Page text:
Will Murch grows fabulous rhododendrons, azaleas and camellias for Hillier, and other garden centres throughout the UK, at his nurseries at Osberton Grange in Nottinghamshire, UK. That’s in the heart of Robin Hood country, and on the edge of Clumber Park, famous for its enormous mature rhododendrons.
Will grows the rhododendrons and azaleas which are such a feature of the Hillier Chelsea Flower Show exhibit each year: Gold medal winning plants! Will’s wife, Sarah is in the education world, and I know she’s an avid gardener. Although he’s a grower, I wondered if Will was a gardener too. I caught up with him and asked him if he’d share some of his secrets and tips on growing rhododendrons with readers of the MyGardenSchool Blog.
How did you get into horticulture and start growing rhododendrons?
I was brought up on a family farm and have always loved farming and the outdoor life, both growing crops and looking after farm animals. Some 25 years ago, father decided to diversify from into horticulture and chose rhododendrons as his specialty. At the age of 24, having gathered work experience at other nurseries I joined him. I have been growing them for over twenty years now and still no two years are the same.
So is gardening a hobby?
Yes and no, I enjoy it, I like to help my wife Sarah who is immensely keen and has a definite eye for it. I love the garden and appreciate it and am always amazed at what she has created from a bare batch in such a short time. For me I particularly like the growing side of life. I love seeing really healthy and thriving plants in their different shapes, sizes, forms and colours and trying to understand why some may not be performing fully.
Tell us a little about your garden, and what you grow?
We moved to our house 5 years ago and it was just an overgrown field with a few trees in - this was a blank canvas for Sarah who is a garden designer, and she immediately prioritized its development before any refurbishment in the house.
The garden now has an orchard, a gravel garden with grasses and perennials, a rose garden, a winter garden with cornus and hellebores, wild flower meadows, a school garden and we have built a natural swimming pool with a bog garden alongside it. We counted up the other day that we have planted around 170 trees and over 400 bare root whips, all to make the garden more beautiful but also to attract wildlife and create biodiversity.
Aren’t rhododendrons rather fussy creatures? Surely you need acid soil to grow them?
Yes you do, but we grow our rhododendrons and azaleas successfully in a sort of black land soil that has a pH of 7.5 which can be dry in summer and very wet in winter, so how do we do it? These are my three key tips:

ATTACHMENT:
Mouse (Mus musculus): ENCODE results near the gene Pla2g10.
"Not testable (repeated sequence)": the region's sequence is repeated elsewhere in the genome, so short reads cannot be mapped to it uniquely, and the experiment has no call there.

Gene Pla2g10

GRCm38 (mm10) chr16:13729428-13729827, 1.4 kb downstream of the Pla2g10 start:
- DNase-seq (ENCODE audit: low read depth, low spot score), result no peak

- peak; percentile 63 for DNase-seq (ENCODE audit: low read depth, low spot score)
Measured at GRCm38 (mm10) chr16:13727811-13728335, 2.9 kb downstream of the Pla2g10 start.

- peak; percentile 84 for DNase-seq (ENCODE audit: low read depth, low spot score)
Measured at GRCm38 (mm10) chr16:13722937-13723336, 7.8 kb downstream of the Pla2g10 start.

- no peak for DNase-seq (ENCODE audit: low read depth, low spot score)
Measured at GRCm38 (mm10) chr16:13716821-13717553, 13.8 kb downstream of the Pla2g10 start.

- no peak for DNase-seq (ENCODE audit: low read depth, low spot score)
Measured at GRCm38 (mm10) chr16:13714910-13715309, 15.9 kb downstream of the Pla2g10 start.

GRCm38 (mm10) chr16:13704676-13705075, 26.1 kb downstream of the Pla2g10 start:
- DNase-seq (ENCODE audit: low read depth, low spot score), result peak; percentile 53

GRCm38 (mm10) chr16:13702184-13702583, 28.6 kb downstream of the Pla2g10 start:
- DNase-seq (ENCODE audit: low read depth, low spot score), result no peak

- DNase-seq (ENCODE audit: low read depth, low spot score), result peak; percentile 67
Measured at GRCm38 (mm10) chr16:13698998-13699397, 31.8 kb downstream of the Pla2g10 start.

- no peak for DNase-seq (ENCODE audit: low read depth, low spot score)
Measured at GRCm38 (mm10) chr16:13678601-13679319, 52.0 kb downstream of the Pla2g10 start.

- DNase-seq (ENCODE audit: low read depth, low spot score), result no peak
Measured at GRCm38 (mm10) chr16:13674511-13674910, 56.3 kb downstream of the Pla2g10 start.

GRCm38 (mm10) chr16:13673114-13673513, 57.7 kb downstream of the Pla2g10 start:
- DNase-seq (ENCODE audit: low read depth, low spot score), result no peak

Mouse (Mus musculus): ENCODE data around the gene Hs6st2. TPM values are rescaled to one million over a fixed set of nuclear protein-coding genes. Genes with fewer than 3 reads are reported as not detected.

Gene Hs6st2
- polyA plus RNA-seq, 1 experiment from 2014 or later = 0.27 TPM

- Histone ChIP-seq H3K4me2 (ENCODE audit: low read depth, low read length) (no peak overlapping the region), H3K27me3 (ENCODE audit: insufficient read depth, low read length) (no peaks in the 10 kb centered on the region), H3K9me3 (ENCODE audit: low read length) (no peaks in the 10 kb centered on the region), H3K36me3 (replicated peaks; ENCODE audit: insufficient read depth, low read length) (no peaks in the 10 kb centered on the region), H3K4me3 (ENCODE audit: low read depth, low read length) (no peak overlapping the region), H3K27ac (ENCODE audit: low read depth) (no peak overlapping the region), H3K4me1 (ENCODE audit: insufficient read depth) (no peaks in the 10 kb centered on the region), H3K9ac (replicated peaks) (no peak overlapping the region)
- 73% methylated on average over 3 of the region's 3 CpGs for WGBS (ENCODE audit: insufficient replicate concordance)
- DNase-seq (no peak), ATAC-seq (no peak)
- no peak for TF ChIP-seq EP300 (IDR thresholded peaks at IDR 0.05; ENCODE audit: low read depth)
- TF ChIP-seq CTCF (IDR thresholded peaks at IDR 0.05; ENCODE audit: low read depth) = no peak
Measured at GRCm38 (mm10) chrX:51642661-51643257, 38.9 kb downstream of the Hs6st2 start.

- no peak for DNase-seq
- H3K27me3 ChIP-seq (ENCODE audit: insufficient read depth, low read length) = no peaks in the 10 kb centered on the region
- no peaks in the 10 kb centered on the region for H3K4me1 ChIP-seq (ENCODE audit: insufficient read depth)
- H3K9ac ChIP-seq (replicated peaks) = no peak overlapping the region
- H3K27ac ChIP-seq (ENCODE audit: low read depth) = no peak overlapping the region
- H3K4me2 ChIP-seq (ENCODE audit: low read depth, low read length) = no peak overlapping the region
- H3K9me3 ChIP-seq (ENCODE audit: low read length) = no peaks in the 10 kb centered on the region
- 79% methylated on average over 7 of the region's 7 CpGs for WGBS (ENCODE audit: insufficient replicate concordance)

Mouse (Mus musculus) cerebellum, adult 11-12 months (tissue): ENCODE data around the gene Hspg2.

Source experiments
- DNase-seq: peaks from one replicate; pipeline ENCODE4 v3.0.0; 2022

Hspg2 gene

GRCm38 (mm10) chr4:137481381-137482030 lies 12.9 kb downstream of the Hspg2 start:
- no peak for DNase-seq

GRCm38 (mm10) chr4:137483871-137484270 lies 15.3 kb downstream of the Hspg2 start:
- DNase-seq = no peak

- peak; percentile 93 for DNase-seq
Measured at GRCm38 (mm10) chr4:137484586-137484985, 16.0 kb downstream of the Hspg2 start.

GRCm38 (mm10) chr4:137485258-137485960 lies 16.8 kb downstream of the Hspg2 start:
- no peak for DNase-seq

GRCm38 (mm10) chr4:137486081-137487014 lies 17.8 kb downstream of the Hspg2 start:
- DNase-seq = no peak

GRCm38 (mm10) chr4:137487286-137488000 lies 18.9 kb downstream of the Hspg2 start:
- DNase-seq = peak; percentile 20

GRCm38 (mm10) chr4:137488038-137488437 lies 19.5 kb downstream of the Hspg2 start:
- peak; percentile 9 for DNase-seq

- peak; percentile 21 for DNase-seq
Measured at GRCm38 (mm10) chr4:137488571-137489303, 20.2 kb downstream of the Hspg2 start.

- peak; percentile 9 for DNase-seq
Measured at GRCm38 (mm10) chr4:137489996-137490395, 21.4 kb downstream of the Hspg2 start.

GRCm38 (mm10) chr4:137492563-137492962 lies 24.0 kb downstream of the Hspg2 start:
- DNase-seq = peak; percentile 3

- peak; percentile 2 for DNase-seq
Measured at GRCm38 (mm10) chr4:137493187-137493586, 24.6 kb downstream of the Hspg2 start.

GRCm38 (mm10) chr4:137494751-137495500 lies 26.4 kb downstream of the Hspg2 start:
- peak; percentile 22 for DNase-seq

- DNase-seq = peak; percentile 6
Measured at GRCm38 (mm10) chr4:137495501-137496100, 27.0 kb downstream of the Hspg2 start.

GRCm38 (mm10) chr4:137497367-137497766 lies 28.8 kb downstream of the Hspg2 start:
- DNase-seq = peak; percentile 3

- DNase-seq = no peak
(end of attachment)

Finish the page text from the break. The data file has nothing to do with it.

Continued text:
1. Dig a large free draining hole and mix your soils with over 50% ericaceous compost. Plant so that the top of the rootball is exactly if not fractionally higher than the surrounding soil. This is key to success. If it goes lower than ground level, then ease it up and pack underneath, again check this in the first winter after planting as freshly disturbed soil often settles and sinks a little.
2. Annually apply sulphur chips. This is a very good value product that slowly releases acidification into the soil over several months, which keeps the local soil pH correct.
3. Apply plenty of mulch, preferably leaf mould every year, this keeps the roots cool and moist and continually drip feeds nutrients to the plants, it is the best slow release fertilizer
If I you had to choose your three “Desert Island Rhododendrons and azaleas” what would they be?
For a deciduous azalea, it would have to be ‘Northern Hi Lights’, creamy yellow flowers, mildly fragrant and lovely winter bronze foliage. This is a very floriferous variety and a great garden performer.
The flowers of evergreen azaleas can be long lasting in the garden; the whites are stunning in full bloom making ‘Mary Helen’ a favourite choice of mine.
My third choice is a tough call between two rhododendrons: whether to choose the deep ruby red flowers of Lord Roberts, or deep, deep purple flowers of Edith Bosley. To get the best from both these varieties, plant in positions sheltered from the wind and sun; both are absolutely stunning.
What are the main challenges you face gardening in Nottinghamshire?
North Nottinghamshire has very low rainfall so the soil can be dry in summer for the shallow rooting rhododendrons. Plenty of mulch works wonders both for retaining soil moisture and building great organic water-retaining soil structure, particularly in the early years when you are trying to get a plant established.
What are your other guilty pleasures apart from gardening?
I wouldn’t call them guilty pleasures, but I am crackers about the birds in the garden, I have plenty of feeding stations and bird boxes; we are currently building a hide and I share our fallen apples with the fieldfares every winter.
Our other family pleasure was ‘wild swimming’ in different rivers and streams in the country. This has led us to building our own natural swimming pool in the garden. This is a completely chemical free, unchlorinated pool that uses natural filtration methods and water plants to keep it crystal clear. We swim in it through spring, summer and autumn sharing it with the dragon flies, swallows and all the garden life that comes for a drink.